Run Catch Kiss

Publishers Weekly

May 31, 1999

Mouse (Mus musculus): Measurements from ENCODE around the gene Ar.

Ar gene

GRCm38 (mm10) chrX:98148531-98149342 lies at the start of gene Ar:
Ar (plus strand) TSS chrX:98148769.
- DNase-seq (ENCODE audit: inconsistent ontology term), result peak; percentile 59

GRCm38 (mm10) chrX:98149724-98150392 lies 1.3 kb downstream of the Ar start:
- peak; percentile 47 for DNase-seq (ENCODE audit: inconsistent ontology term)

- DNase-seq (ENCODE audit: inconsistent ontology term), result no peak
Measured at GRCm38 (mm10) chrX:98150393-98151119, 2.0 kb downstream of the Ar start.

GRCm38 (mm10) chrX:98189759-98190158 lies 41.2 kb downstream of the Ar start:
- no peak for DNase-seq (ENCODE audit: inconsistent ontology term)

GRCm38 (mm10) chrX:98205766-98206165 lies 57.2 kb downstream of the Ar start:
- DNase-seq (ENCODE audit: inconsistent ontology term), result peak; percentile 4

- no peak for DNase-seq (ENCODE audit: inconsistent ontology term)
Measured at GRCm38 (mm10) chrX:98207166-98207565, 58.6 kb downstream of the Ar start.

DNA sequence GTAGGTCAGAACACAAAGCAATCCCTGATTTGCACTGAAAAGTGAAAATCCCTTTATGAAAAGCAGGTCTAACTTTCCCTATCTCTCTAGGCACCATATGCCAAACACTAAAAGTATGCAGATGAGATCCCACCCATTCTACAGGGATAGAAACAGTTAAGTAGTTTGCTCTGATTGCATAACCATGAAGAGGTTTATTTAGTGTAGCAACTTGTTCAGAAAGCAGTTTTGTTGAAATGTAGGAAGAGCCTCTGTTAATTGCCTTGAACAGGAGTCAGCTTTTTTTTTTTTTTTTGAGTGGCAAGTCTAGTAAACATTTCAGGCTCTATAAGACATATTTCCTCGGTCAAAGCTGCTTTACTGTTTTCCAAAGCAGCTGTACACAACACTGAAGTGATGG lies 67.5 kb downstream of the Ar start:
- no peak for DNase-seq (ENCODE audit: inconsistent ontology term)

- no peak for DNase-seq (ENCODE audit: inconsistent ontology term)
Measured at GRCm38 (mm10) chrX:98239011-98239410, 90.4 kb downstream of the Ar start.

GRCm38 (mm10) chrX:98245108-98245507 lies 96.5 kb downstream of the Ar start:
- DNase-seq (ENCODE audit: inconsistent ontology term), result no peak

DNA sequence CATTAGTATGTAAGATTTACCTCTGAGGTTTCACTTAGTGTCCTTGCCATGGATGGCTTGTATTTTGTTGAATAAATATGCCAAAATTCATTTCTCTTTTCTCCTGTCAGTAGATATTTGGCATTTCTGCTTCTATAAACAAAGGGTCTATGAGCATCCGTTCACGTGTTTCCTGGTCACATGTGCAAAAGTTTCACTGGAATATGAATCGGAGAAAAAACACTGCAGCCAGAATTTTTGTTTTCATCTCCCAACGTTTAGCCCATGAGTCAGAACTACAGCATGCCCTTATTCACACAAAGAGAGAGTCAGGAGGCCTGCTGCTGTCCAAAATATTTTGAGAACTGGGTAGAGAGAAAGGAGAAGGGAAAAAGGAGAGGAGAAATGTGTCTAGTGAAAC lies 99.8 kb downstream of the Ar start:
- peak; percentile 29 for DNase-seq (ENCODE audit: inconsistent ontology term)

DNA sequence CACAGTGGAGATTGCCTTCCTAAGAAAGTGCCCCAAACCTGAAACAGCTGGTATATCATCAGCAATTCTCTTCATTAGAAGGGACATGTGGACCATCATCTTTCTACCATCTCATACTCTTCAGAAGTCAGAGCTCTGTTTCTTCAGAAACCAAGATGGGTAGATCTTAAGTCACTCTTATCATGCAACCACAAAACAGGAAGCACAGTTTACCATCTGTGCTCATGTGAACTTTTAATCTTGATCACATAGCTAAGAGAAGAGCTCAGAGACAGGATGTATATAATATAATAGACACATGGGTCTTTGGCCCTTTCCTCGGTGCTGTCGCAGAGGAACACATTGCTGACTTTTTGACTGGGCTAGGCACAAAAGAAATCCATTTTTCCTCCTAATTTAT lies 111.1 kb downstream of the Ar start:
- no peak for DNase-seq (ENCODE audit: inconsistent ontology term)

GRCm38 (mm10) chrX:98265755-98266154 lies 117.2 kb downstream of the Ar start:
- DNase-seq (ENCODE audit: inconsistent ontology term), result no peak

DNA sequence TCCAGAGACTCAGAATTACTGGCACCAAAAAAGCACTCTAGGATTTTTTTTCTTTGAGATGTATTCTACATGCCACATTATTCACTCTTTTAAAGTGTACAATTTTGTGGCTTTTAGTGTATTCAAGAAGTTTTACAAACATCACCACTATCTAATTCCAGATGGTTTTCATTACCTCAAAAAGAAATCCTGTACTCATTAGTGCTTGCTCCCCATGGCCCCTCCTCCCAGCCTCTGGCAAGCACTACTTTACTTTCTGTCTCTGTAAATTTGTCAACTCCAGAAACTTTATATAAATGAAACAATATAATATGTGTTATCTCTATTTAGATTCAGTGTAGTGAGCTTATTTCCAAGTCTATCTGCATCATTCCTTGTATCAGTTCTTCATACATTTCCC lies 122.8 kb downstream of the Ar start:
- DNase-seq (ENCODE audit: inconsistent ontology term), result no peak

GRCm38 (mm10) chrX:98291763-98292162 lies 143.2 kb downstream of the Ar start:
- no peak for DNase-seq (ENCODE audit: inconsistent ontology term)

Life imitates art for a 22-year-old downtown Manhattan sex column in Sohn’s raunchy, scathing and slippery debut. Ariel Steiner, an aspiring actress, sexpot and self-described failure, retreats to her parents’ Brooklyn Heights home the summer after graduating from Brown. Scrambling in vain for a glamorous career and boyfriend, she settles for a temp secretary job to a woman she calls “Corposhit,” using lunch hour to audition for “fat-girl” parts (she never lost her “freshman fifteen” ponds). The heroine has chutzpah, though, a quality that wins her the title role in a tacky musical, Lolita: Rock On, and humiliating dates with unsavory men. Fed up with the “overall suck quotient” of her summer, she submits a blow-by-blow account of her sexual frustrations to a downtown paper and is instantly offered a column, entitled “Run Catch Kiss” – a kind of “perils of Pauline from a slacker slut perspective.” The newspaper is modeled on the actual New York Press, for which Sohn writes a similar column, and this novel retreads much of that material. Ariel enjoys a kind of creepy, thrilling notoriety, replete with fan and hate mail, until she begins embellishing her stories to compensate for her real-life love doldrums and runs into trouble with the newspaper’s management. Sohn’s writing, with its graphic sex, can be smug or comical, but she’s best when imperious snugglebunny Ariel lets her guard down and confronts her humiliations with honesty and pluck. The portrait of Ariel’s parentis is sympathetic, even witty, in contrast to her mostly narcissistic goofball boyfriends. Sohn’s take on the Gen-X dating scene mirrors her skewering of shobiz and journalism, and while readers may not believe that deep down Ariel is just a nice Jewish girl looking for love and success, many will agree that she’s brash, smart, fearless and funny.